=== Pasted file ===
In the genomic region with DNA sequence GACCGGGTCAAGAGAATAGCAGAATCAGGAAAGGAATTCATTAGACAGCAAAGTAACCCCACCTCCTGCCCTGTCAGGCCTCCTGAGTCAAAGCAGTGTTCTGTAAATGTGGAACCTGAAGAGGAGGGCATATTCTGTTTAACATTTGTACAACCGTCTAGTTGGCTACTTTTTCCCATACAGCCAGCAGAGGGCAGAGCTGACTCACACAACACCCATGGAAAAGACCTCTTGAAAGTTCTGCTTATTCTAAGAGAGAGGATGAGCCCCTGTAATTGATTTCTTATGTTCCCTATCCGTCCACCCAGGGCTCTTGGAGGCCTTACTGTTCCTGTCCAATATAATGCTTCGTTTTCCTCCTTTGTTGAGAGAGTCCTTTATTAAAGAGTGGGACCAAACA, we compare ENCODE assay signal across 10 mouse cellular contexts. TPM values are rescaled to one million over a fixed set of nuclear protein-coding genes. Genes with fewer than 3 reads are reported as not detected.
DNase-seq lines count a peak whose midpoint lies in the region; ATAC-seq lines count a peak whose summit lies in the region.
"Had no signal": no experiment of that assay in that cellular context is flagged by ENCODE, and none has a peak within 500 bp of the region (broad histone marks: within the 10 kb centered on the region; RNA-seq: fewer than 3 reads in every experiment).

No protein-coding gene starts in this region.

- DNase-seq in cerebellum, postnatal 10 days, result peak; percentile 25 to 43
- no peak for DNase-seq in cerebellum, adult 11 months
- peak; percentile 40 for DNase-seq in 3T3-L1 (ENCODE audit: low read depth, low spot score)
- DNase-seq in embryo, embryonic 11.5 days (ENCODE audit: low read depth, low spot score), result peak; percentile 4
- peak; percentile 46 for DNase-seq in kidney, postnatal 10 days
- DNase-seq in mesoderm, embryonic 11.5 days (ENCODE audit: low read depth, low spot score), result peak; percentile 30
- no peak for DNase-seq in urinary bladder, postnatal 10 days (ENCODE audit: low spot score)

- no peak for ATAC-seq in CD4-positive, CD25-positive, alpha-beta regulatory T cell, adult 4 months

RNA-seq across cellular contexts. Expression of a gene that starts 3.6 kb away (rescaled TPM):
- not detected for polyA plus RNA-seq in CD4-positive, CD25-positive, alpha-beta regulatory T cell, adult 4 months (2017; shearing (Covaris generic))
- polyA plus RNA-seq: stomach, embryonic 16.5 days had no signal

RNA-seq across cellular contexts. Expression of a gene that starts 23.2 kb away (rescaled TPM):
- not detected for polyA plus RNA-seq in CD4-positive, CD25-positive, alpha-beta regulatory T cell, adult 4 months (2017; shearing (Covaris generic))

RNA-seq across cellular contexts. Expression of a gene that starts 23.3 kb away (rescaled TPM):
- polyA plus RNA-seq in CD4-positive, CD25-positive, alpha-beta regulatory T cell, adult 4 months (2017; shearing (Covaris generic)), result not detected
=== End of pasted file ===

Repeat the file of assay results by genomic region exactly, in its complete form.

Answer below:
In the genomic region with DNA sequence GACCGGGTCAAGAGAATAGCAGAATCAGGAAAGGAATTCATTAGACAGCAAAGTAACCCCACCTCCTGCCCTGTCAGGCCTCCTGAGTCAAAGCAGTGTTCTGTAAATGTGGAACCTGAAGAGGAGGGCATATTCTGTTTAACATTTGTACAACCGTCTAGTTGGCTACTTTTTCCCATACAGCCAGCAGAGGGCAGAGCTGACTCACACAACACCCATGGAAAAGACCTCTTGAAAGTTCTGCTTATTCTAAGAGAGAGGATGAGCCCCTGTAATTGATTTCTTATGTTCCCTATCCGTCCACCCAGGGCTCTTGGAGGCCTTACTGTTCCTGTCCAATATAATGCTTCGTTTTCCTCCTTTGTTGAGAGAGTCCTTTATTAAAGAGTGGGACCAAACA, we compare ENCODE assay signal across 10 mouse cellular contexts. TPM values are rescaled to one million over a fixed set of nuclear protein-coding genes. Genes with fewer than 3 reads are reported as not detected.
DNase-seq lines count a peak whose midpoint lies in the region; ATAC-seq lines count a peak whose summit lies in the region.
"Had no signal": no experiment of that assay in that cellular context is flagged by ENCODE, and none has a peak within 500 bp of the region (broad histone marks: within the 10 kb centered on the region; RNA-seq: fewer than 3 reads in every experiment).

No protein-coding gene starts in this region.

- DNase-seq in cerebellum, postnatal 10 days, result peak; percentile 25 to 43
- no peak for DNase-seq in cerebellum, adult 11 months
- peak; percentile 40 for DNase-seq in 3T3-L1 (ENCODE audit: low read depth, low spot score)
- DNase-seq in embryo, embryonic 11.5 days (ENCODE audit: low read depth, low spot score), result peak; percentile 4
- peak; percentile 46 for DNase-seq in kidney, postnatal 10 days
- DNase-seq in mesoderm, embryonic 11.5 days (ENCODE audit: low read depth, low spot score), result peak; percentile 30
- no peak for DNase-seq in urinary bladder, postnatal 10 days (ENCODE audit: low spot score)

- no peak for ATAC-seq in CD4-positive, CD25-positive, alpha-beta regulatory T cell, adult 4 months

RNA-seq across cellular contexts. Expression of a gene that starts 3.6 kb away (rescaled TPM):
- not detected for polyA plus RNA-seq in CD4-positive, CD25-positive, alpha-beta regulatory T cell, adult 4 months (2017; shearing (Covaris generic))
- polyA plus RNA-seq: stomach, embryonic 16.5 days had no signal

RNA-seq across cellular contexts. Expression of a gene that starts 23.2 kb away (rescaled TPM):
- not detected for polyA plus RNA-seq in CD4-positive, CD25-positive, alpha-beta regulatory T cell, adult 4 months (2017; shearing (Covaris generic))

RNA-seq across cellular contexts. Expression of a gene that starts 23.3 kb away (rescaled TPM):
- polyA plus RNA-seq in CD4-positive, CD25-positive, alpha-beta regulatory T cell, adult 4 months (2017; shearing (Covaris generic)), result not detected